The New Germany desires Work and Peace
The above is the title given to this collection of the speeches which the German Chancellor, Adolf Hitler, has delivered since his entry into office on the 3041 January 1933. That this Germany wishes for work needs no further demonstration. Nearly five million men and woman are struggling to regain the positions they have lost in factories and offices. Unemployment, that terrible disease of our times, keeps them idle. The governments of the past, who, along with their system, have been superseded by National Socialism, were embarrassed and inactive when faced by this pressing problem. The Hitler Government have made their plans and declared war on unemployment. It is not with outside aid that they intend to overcome the evil; they are not going to the other nations of the world, as their predecessors did, to beg humbly for protection and assistance. They know that crises and despair are prevalent in every country, and for this reason they have determined to master the evil in their own way and on their own initiative. The return of two million men and women to work bears witness to the fact that Hitler's attempt to solve the problem of unemployment has not been without success.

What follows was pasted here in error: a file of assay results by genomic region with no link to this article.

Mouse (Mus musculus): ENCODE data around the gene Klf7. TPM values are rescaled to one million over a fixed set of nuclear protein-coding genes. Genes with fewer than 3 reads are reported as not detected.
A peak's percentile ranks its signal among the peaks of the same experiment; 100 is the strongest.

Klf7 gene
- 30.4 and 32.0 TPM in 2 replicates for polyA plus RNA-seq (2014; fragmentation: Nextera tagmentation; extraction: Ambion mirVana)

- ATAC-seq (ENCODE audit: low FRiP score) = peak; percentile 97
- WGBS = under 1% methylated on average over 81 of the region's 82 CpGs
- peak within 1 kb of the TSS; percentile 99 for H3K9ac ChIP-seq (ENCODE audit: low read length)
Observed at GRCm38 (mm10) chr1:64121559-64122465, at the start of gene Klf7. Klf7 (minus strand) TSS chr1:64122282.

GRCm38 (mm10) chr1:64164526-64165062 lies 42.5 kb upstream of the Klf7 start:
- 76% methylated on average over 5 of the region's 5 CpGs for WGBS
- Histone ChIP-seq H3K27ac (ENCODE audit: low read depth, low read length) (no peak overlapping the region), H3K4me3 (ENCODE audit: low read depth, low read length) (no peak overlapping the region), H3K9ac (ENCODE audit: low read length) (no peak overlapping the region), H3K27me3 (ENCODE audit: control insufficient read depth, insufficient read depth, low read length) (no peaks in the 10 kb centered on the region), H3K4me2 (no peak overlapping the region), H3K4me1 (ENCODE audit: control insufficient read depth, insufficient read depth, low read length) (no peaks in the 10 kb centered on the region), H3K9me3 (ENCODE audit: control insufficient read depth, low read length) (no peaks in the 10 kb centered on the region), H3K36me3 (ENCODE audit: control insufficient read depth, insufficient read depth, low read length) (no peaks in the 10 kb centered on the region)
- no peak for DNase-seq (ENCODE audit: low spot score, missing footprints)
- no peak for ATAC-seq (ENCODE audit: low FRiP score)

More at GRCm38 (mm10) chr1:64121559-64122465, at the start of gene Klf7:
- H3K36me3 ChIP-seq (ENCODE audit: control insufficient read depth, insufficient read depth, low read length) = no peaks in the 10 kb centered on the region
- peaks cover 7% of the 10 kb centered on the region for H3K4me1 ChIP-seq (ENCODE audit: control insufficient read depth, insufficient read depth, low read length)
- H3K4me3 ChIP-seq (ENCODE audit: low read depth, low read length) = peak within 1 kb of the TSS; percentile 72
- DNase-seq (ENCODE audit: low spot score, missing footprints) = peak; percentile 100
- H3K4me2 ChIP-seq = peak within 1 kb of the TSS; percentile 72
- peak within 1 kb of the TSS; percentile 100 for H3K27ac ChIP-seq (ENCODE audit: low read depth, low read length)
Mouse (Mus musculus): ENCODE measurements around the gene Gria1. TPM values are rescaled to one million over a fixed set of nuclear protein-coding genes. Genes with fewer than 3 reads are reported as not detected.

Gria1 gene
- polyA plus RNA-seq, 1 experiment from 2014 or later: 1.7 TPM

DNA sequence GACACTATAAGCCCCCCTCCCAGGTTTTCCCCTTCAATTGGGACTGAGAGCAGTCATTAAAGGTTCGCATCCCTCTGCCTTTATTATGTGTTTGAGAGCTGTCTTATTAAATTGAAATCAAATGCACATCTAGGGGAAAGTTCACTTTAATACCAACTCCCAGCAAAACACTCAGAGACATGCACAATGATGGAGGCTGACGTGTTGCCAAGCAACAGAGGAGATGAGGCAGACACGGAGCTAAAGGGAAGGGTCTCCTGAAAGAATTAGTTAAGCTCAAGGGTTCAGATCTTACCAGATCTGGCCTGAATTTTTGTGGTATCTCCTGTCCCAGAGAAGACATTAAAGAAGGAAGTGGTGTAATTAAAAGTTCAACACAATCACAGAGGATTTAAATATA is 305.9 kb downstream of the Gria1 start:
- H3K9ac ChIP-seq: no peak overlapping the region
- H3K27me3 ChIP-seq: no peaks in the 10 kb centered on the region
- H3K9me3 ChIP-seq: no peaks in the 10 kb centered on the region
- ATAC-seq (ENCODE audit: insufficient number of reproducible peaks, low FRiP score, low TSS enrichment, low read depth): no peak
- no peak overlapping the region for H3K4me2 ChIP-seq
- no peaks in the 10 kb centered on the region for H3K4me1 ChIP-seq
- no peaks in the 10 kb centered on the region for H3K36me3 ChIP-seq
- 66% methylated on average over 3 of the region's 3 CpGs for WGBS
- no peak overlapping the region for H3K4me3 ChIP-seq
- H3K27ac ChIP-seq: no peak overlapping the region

But just as this New Germany desires work, it also desires peace. It has announced to the whole world, through the mouth of the Chancellor himself, speaking in the Reichstag, that it has nn aggressive intentions whatever, that it does not wish to provoke anyone nor to stir up unrest. It wishes to pursue its work in peace and in a spirit of deep moral conviction, in order to make sure of its daily bread. It stands unarmed before the world, and has no other means of proving the genuineness of its intentions but its industry and assiduity. It is firmly convinced that the world cannot regard its claims with indifference.
When this Germany announces that it will not sign any treaties that cannot be observed, it only does so because it intends to observe faithfully all treaties that have once been signed. It is an orderly and disciplined Germany in which authority rules that has been awakened by Adolf Hitler and his movement, and is endeavouring to gain the confidence and understanding of the world.
The world is still suspicious; with the exception of a few men who have had the courage to look the facts in the face, the world has no understanding whatever, or at best a very poor one, for the meaning of the events that have taken place in Germany. Then only will it ready appreciate the overwhelming importance of the internal revolution in Germany when Europe's need has become so great that people everywhere begin to realize that, without mutual understanding and respect between nations, peace cannot flourish and that the scourge of unemployment will continue to afflict the nations of the world
The speeches delivered by Adolf Hitler since the 30th January 1933 are eloquent proofs of Germany's desire for work and peace. May the world learn at least one thing from them, namely, that the German nation once more deserves to be respected by the other nations in the same way as it can now once more respect itself.
Dr. Joseph Coebbels